It’s a simple story, really. I started playing a plastic guitar Dad gave me for Christmas about the time the Beatles landed in America. My brothers both got one too but moved on pretty quickly. There I was, plastic guitar learning "Secret Agent Man" and "Ruby Tuesday." Mom realized I could do it and bought an old 12 string guitar from Sister Rose at St. Mary’s. Played folk music, wore a turtle neck, and got into trouble with some guys in the neighborhood – they know who they are. The Catholic Church started allowing “guitar mass” in limited doses with music played from the back just in case it went badly. “Sons of God, hear His holy Word!” Anybody? “They’ll know we are Christians by our love”. What? Come on!
I wrote, composed, or just “made up” an instrumental piece to play at a Catholic Youth Organization church basement function about that time. There were some other local players there, some of whom went on to long and productive careers in Nashville playing with major artists. They’re still there today. I played folk music and slid into the early/mid 70’s with country rock and then smoother sounds and then jazzy sounds. I didn’t play an electric guitar until I was about 38.
As for writing, my thinking was if I make it up then nobody can say I’m playing it wrong. It was and still is mostly by ear. Plus, there is the mystery of “where did that come from?” I didn’t know anyone else who actually put words with a tune very much back then. As for guitar playing, two words…Jerry Fields. Incredible, old school jazz and big band guitar player who was my teacher at age 12.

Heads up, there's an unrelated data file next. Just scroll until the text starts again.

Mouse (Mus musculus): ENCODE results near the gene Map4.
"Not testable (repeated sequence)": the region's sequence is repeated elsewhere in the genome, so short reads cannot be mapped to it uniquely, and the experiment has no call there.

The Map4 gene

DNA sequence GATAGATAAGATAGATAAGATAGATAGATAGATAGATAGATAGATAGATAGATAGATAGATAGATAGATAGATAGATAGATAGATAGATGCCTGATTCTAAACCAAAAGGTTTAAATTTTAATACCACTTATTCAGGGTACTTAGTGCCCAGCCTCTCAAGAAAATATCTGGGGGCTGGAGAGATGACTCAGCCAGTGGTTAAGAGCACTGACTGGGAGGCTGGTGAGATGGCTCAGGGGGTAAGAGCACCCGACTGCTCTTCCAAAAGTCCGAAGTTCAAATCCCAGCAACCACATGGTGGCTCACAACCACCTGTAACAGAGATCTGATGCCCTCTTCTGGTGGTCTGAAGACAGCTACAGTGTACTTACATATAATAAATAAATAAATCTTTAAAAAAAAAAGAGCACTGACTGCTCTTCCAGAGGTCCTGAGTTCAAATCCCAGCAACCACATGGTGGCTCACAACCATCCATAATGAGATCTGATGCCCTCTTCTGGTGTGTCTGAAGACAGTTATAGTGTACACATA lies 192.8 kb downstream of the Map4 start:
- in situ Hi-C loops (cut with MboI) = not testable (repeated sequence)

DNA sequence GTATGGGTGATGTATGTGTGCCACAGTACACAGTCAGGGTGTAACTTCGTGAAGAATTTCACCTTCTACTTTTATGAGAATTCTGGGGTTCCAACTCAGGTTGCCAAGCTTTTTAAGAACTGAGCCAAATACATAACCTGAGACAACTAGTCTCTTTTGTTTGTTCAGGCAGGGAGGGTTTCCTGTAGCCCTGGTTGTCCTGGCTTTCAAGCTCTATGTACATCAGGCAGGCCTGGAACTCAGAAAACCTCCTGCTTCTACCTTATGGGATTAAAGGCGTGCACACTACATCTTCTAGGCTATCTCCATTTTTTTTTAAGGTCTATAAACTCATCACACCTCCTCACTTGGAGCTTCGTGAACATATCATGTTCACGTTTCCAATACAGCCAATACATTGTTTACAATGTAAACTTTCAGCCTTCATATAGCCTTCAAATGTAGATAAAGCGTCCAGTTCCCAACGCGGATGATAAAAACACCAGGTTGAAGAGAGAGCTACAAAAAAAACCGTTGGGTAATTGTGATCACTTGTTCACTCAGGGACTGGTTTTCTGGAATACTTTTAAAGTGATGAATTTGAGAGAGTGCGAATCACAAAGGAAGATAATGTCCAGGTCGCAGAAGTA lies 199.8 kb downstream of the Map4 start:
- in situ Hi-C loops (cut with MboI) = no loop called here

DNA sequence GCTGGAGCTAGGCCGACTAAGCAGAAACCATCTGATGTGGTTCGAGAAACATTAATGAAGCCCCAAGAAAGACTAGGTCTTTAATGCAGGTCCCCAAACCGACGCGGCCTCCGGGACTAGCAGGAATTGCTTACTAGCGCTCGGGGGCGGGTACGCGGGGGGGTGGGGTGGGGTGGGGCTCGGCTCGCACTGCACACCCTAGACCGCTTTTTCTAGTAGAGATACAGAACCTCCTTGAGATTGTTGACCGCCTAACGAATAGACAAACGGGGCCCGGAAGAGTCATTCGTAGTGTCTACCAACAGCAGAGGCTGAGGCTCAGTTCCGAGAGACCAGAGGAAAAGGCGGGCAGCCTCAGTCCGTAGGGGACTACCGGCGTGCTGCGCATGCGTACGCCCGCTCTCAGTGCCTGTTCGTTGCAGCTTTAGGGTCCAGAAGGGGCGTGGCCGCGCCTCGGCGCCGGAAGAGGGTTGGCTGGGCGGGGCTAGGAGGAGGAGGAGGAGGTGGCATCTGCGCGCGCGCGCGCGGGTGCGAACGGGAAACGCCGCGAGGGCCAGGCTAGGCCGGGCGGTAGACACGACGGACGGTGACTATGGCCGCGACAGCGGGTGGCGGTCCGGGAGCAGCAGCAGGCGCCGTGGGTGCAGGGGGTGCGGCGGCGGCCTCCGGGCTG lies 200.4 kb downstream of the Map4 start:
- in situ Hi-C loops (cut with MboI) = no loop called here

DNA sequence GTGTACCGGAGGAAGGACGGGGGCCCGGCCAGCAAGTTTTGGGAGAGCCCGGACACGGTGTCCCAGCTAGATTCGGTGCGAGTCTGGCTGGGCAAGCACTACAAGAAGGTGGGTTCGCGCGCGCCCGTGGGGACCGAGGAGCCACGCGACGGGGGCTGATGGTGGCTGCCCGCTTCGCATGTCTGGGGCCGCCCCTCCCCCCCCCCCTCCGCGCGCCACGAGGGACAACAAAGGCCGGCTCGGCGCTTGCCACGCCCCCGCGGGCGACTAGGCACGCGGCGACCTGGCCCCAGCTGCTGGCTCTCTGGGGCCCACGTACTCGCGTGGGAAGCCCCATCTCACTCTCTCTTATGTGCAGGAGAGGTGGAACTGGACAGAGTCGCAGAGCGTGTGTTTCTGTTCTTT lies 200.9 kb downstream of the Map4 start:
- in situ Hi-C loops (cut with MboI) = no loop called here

When I started listening to music intentionally, it was to WANT and Mr. C in the afternoon in Richmond, VA. I mean “smack back on the track, lookin’ mean and clean on the scene with the dean of soul, Mr. C!” That guy. I dug James Brown and Otis Redding and Aretha in Muscle Shoals and Sam and Dave and the funk bros in Motown. Truth be told I was a white kid from the suburbs who lacked the courage to go for it – I was about 14 so I forgave myself. My heart lies in that tradition but time added many other influences.
I wasn’t actually a good enough guitar player to make a living but did have a knack for putting some words with a tune. My living came from other endeavors which moved me around the country, but putting words with a tune was always something I loved to do. Moved to Texas in the early 90’s and won a couple of local songwriting contests. Just enough to drive me to a studio and some demos. You know how it works. Once you’re in that loop a little you meet people who know people who have serious talent and don’t mind sharing and teaching and letting you in a little. Still can’t read a note but have played long enough to hang in with them in a session.I am truly blessed to know those players who can make a good song sound spectacular!
Listen on. These pages highlight songs I’ve written about Mom, relationships, my faith (which is the other thing no one can ever say I’m playing wrong because it’s mine), and some of the pain and joy that comes with living a full life. Each has a story and "the demos” turned out all right. Check it out.